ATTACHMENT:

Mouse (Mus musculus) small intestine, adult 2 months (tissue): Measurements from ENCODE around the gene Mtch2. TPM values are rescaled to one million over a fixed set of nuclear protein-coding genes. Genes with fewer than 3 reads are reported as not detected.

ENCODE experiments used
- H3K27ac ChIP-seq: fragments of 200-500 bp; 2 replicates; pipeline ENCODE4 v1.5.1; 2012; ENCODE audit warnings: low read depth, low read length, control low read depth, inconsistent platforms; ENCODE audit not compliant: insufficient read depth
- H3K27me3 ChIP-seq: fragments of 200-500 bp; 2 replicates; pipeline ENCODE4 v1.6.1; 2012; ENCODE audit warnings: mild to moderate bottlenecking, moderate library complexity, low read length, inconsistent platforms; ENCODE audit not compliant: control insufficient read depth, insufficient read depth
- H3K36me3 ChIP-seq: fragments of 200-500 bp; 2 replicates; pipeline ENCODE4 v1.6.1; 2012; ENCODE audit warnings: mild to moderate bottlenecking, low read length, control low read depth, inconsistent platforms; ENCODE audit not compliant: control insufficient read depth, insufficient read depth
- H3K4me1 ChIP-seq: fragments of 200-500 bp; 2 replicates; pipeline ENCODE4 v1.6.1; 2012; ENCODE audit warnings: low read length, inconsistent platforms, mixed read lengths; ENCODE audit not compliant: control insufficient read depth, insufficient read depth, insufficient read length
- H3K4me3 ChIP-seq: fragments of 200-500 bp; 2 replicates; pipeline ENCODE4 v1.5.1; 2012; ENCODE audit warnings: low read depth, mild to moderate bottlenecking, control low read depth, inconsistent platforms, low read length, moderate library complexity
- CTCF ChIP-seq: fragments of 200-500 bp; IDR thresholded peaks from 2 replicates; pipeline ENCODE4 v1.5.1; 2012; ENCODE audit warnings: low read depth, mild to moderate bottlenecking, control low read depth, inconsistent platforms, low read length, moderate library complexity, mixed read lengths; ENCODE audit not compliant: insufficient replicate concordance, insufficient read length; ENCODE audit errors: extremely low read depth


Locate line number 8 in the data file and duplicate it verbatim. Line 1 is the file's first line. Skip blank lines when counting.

- CTCF ChIP-seq: fragments of 200-500 bp; IDR thresholded peaks from 2 replicates; pipeline ENCODE4 v1.5.1; 2012; ENCODE audit warnings: low read depth, mild to moderate bottlenecking, control low read depth, inconsistent platforms, low read length, moderate library complexity, mixed read lengths; ENCODE audit not compliant: insufficient replicate concordance, insufficient read length; ENCODE audit errors: extremely low read depth